08 Mar Freezing your eggs – should you do it?
Egg freezing – it’s everywhere at the moment. Clinics are promoting it heavily. Facebook and Apple are offering it to their female employees. Magazine features are publishing real-life stories. So is freezing your eggs really a good idea? Here’s a reality check.
First, the principle. You’re in your thirties. Mr. Right is nowhere to be seen. You want children in the future. Someone suggests freezing your eggs before you’re 35: the point where egg quality goes downhill. It’s a back-up plan. A way of protecting your fertility. An insurance policy.
On the face of it, the concept of egg freezing seems eminently sensible. For medical reasons – perhaps due to imminent cancer treatment or unreliable ovarian function – who would question it? But most women choose to freeze their eggs for lifestyle reasons, not medical ones. Egg-freezing marketing often implies it’s a miracle cure, future-proofing your reproductive success. Actually, as insurance policies go, pay-outs can be poor.
Egg freezing, like IVF itself, doesn’t guarantee a future baby. When you freeze your eggs, you’ve embarked on the first stage of the IVF process: medicated stimulation of your ovaries to produce multiple follicles. Normal IVF patients have their collected eggs fertilised. Yours are vitrified. Chances are, your eggs will be of good quality because you’ve frozen them in your fertile years. So your odds of future IVF success are better than if you wait. That’s the main plus.
But average live-birth rates for IVF using your own eggs are, globally, under 40%. So even if you find Mr. Right, and he agrees to complete the IVF process with you, it’s important to be realistic about your expectations. Don’t get us wrong – egg freezing is an amazing concept. You just need to go into it with your eyes open.
So what’s going on with Facebook and Apple? Well, they’re offering egg freezing as a benefit in an attempt to attract more female staff. It’s a bold and intriguing idea. But critics have questioned whether handing over your reproductive timetable to your employer is right. Does it pressurise women to delay childbirth? Does it stall a key work/life decision? Would more generous maternity benefits work better?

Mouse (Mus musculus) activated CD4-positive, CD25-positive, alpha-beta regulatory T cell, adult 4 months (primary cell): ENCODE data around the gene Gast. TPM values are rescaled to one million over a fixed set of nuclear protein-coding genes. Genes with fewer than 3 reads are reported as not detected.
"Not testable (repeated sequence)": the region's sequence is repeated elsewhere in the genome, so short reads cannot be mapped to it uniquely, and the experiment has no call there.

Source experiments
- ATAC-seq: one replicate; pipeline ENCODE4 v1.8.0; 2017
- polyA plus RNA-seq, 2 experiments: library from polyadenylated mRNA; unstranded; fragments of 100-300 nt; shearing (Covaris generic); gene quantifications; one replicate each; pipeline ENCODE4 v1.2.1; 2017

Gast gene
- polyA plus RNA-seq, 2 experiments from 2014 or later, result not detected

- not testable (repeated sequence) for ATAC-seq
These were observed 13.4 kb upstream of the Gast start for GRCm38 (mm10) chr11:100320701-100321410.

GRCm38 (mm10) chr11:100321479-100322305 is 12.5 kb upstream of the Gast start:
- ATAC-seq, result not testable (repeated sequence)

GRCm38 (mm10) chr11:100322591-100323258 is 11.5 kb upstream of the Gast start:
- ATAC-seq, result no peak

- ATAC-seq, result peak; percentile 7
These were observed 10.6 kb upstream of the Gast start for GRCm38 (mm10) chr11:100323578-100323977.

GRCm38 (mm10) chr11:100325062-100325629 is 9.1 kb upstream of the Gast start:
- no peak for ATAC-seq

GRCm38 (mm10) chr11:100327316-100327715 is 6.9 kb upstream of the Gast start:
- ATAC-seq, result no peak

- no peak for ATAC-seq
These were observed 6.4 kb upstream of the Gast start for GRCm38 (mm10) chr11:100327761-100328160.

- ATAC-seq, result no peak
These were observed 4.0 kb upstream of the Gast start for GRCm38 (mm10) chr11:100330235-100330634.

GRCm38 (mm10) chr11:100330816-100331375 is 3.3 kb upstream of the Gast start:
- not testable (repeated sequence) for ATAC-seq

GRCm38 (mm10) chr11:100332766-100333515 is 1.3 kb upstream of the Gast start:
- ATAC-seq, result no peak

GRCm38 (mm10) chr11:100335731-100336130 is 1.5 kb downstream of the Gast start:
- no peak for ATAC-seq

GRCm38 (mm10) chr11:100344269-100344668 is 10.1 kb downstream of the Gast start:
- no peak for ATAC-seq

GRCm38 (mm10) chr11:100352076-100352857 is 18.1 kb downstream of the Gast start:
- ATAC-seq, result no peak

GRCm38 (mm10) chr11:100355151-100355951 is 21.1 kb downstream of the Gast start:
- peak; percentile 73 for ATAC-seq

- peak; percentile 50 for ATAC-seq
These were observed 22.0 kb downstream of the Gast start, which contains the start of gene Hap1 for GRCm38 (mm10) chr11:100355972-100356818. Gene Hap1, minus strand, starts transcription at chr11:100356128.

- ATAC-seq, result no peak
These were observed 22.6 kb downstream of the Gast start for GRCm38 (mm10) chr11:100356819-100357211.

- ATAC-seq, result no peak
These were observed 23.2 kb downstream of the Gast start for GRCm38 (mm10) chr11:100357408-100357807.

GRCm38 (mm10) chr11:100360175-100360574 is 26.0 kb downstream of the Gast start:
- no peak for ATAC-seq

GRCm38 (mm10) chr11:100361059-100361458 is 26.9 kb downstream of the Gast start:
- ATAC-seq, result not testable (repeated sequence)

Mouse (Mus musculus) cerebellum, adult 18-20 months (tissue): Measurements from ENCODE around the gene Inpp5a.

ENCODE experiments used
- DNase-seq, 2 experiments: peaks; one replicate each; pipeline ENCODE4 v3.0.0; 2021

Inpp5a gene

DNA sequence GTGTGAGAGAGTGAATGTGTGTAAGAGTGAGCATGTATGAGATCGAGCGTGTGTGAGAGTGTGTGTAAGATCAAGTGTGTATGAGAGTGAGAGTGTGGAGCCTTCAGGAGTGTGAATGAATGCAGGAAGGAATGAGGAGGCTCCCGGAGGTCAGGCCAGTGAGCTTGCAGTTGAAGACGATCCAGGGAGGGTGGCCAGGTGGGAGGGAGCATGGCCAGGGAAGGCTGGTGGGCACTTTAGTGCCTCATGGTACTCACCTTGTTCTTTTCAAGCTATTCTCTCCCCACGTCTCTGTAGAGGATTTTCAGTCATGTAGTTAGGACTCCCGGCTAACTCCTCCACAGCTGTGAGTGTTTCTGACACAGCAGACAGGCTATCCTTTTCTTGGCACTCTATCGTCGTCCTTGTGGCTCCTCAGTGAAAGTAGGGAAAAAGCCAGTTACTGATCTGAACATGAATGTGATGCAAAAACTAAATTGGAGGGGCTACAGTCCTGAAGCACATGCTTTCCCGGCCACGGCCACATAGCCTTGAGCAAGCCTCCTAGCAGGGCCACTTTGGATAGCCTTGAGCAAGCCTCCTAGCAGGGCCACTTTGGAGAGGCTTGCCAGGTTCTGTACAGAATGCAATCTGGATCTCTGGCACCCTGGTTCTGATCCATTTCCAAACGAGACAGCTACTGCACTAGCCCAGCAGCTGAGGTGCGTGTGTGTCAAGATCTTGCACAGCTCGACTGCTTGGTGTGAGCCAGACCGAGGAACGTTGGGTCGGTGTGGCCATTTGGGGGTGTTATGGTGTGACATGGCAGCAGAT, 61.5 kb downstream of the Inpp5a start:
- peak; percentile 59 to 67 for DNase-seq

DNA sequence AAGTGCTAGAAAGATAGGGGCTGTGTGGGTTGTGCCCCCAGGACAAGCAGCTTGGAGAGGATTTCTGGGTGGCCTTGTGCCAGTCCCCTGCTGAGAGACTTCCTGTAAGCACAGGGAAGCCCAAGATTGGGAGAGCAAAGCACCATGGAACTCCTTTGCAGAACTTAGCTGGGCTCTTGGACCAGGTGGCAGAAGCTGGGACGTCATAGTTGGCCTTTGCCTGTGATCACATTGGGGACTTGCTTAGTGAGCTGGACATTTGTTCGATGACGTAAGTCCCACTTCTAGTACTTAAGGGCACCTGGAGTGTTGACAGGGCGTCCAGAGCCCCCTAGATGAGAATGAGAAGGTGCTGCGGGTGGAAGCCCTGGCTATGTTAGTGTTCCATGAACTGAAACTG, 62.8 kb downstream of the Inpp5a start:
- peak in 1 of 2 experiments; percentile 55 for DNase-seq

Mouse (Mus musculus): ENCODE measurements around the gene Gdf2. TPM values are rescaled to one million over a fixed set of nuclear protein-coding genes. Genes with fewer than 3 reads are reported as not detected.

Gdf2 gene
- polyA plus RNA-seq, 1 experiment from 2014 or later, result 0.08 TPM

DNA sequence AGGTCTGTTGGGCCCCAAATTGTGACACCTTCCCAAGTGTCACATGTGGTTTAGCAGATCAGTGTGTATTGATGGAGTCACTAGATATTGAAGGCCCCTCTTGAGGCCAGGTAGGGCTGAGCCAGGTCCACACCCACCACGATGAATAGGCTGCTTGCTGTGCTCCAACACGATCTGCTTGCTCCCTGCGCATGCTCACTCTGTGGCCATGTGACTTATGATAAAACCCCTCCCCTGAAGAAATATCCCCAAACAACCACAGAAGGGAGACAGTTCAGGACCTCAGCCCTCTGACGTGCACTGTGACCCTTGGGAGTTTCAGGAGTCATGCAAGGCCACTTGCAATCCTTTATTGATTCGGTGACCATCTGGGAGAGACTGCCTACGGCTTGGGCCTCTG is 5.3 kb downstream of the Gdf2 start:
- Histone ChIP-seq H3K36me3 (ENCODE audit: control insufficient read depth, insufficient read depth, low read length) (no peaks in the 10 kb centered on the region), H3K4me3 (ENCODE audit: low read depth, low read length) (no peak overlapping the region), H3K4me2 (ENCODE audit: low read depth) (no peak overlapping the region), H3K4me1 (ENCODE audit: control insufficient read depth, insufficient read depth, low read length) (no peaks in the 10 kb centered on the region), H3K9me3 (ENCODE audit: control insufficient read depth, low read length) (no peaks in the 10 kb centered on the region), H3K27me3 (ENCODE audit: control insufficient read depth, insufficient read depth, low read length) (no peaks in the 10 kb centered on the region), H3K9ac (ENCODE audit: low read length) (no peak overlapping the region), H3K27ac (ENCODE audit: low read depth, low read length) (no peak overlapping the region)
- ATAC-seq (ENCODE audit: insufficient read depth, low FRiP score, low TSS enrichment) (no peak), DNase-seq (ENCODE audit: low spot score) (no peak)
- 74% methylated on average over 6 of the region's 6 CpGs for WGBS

Whether you, or your company, pay to freeze your eggs, have a good think about the practicalities. Where will you freeze them? Will that clinic carry out your later fertilisation and embryo transfer? Or can you ship your eggs to another clinic if you so choose – one that is better-performing or geographically closer to you if you’ve moved? If the clinic goes out of business, what happens to its cryobank and your frozen eggs? And if you don’t meet Mr. Right, would you consider using a sperm donor to fertilise your frozen eggs?
Vitrification, the new gamete-freezing technique, is a massive improvement on older freezing methods. Even so, not all eggs thaw successfully. The failure rate is around 5 to 15 per cent. It may be prudent to do more than one fertility cycle and build up your egg bank. This will cost you. And IVF is not risk-free. The big danger is OHSS, a potentially fatal condition where your ovaries are dangerously over-stimulated.
Okay, so perhaps this blog post has dwelt too much on the negative aspects of egg freezing. The reality is this. In today’s complex world, freezing your eggs could make excellent sense. Comments saying you should just have children earlier in life, regardless of career or romantic luck, are unhelpful and insensitive. Egg freezing is a brave and brilliant decision for women who want to exercise a degree of control over their reproductive options.
All we say is: understand the risks and plan it carefully. With a bit of luck, freezing your eggs could end up being the best thing you ever did.